Marvel Graphic Novel #5: God Loves, Man Kills
We open with a pair of children running. They are summarily gunned down by a band of armed soldiers calling themselves the Purifiers.
The Purifiers are revealed to be the militaristic arm of The Stryker Crusade, a religion-based organization founded and headed by William Stryker who has taken it upon himself to rid the world of the evil that is mutantkind.
The Purifiers, while human, appear to be plenty dangerous as Xavier, Cyclops, and Storm are all under fire. Through technology, Stryker turns Xavier against the X-Men and everything comes to a head at a televised event where Stryker calls for arms against mutants. He uses Xavier’s powers against all mutants until the X-Men are able to shut down their mentor.
The final battle is more philosophical than physical as the X-Men have to combat hatred and fear. No giant robots, no gunshots (except one), no evil mutants. Just racism.
The term “iconic” gets thrown around a lot these days.
But there really is no better way to describe this book.
From the opening panels of two scared children to the closing scene of the X-Men cherishing their founder and a touching moment between Scott and Ororo, this book is simply amazing to read. Claremont is on point here (although we do get a little convenient and seemingly verbose narration such as when Magneto explains how Cyclops and Storm are still alive). Brent Anderson’s realism and use of the panels to provide the perfect focus is some of the best I’ve ever read in a comic. The colors from Steve Oliff are haunting, from the nighttime hues at the start to the lack of clear defined borders of the blood and bruising.
Everything about this book came together in a perfect storm (pardon the pun) to create one of the greatest single issues you will ever read.
If you’re not an X-Men fan, you should still read this.
It’s pretty clear from the outset that Claremont is going for the mutant-is-analogy-for-racism. The children killed at the start are black and strung up with a sign around them, like some bit of horror most have only read about from the south. Kitty gets into a fight with one of Stryker’s flock later, equating the term “mutie-lover” with…um… well, I’m obviously not going to type such a charged word, but you can imagine. This is also one of the larger critiques of Claremont’s in that he didn’t shy away from such language and imagery which some feel cheapened the struggle that black men and women have been through. But Claremont never shied away from difficult subject matter.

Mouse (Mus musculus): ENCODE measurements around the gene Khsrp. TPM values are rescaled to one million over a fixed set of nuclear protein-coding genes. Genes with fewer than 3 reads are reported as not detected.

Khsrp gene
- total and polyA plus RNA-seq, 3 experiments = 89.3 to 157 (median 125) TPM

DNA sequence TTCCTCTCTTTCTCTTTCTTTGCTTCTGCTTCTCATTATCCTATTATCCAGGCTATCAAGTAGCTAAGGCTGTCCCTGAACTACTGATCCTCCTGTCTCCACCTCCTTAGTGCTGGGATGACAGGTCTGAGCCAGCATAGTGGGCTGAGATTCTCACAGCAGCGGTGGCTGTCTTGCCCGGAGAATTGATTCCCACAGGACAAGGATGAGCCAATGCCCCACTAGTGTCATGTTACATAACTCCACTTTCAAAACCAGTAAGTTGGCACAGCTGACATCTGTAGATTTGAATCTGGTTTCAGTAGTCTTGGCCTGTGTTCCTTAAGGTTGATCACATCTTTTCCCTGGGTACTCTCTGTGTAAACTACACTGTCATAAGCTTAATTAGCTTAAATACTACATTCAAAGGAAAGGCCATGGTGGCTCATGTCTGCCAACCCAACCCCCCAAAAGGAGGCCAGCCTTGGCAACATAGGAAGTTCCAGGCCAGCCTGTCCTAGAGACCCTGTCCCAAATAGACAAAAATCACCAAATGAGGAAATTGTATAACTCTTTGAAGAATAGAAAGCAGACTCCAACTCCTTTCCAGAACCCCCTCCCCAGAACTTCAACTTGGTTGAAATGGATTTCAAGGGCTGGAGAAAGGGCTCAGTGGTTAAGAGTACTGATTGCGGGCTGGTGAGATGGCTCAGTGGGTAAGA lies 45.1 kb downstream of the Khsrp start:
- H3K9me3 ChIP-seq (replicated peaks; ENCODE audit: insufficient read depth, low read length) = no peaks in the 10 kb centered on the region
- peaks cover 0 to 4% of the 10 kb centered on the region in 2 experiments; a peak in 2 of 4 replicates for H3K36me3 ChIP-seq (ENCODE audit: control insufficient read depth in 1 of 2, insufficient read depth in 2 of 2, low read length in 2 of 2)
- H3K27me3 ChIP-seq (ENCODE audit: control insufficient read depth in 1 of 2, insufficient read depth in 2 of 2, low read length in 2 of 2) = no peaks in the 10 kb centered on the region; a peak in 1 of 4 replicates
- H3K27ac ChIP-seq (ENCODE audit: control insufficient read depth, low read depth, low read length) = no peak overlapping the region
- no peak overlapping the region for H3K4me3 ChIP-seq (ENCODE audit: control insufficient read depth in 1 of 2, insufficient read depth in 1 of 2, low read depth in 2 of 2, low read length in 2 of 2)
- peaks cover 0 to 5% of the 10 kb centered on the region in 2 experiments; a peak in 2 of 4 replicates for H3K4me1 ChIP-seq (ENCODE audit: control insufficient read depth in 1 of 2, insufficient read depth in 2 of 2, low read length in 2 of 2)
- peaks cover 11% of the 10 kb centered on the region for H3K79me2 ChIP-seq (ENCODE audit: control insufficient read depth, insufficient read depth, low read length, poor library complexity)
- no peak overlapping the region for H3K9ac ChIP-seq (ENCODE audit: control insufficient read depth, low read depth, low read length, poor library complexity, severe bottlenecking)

Magneto shows up and for the second time ever (the first being fairly recent in Uncanny X-Men #150) we see Magneto as a sympathetic character, a direction that would carry through most of the 80’s until his return to “bad guy” status at the start of the 90’s. Magneto clearly sees this as a repeat of the atrocities visited on his own people during WWII (for those unaware, Magneto lost his family in the Holocaust).
I couldn’t get through a look-back of this book without bringing up religion. But it’s important to recognize that Claremont’s goal is not to demonize religion. Instead, it’s to remind people of the dangers of religious extremism. Morality isn’t obtained from holy books, rather the religions are used to justify whatever morality the person already has. Kitty Pryde and Nightcrawler are good people and just as strong in their faith as William Stryker is in his. Even Cyclops demonstrates faith in their final confrontation. And yet Stryker uses the same religion to attack them, citing multiple passages to both rile up his flock and as self-gratification every time he acts.
Throughout this book we see unbelievable hatred from Stryker and his ilk, and it really is enough to give you chills. They have no qualms about murdering children (considering the opening scene, this is obvious but it continues on) if those children are mutants. Stryker is chilling as a reverend speaking to his people.
But there’s good in here too. Claremont goes out of his way to remind us that normal people, non-mutant people, look at the mutants as their brothers and sisters, as people just trying to live their lives. From the men working the television booth to the senator watching the final speech to the cop who ultimately shoots Stryker in defense of Kitty Pryde… there are good people who do not subscribe to Stryker’s brand of hatred.
And that’s what makes this book so good. They all feel like very real individuals, hurting when loved ones die, angry at being feared for just how they were born, fearful for the way the country is heading. Even the minor characters feel real. You cheer for the police officers in the way, you want to scream at those in the crowd chanting for mutant deaths, you feel sorry (only for a moment because she really was an evil individual) for Anne, leader of the Purifiers who is revealed to be a mutant and pushed to her death by the good Reverend.
Everything about this book draws you in, gives you chills. Its message is no less prevalent today than it was back then. Sure, modern times may draw more of an analogy with the LGBT+ community, but the theme is the same. Which is why, 40 years later, this book is still one of the most definitive single stories you’ll ever read.
It's hard to believe it's been almost 40 years since this book debuted, and it's still as amazing as ever! From the characterization to the art and colors, this issue combines it all into a story that truly has stood the test of time. At its heart is a story about combating bigotry and what happens when extremism gets involved, something that has persisted as a theme for thousands of years.
SUNDAY CLASSICS: X-Men: God Loves, Man Kills
Writing - 10/10
Storyline - 10/10
Art - 10/10
Color - 10/10
Cover Art - 10/10
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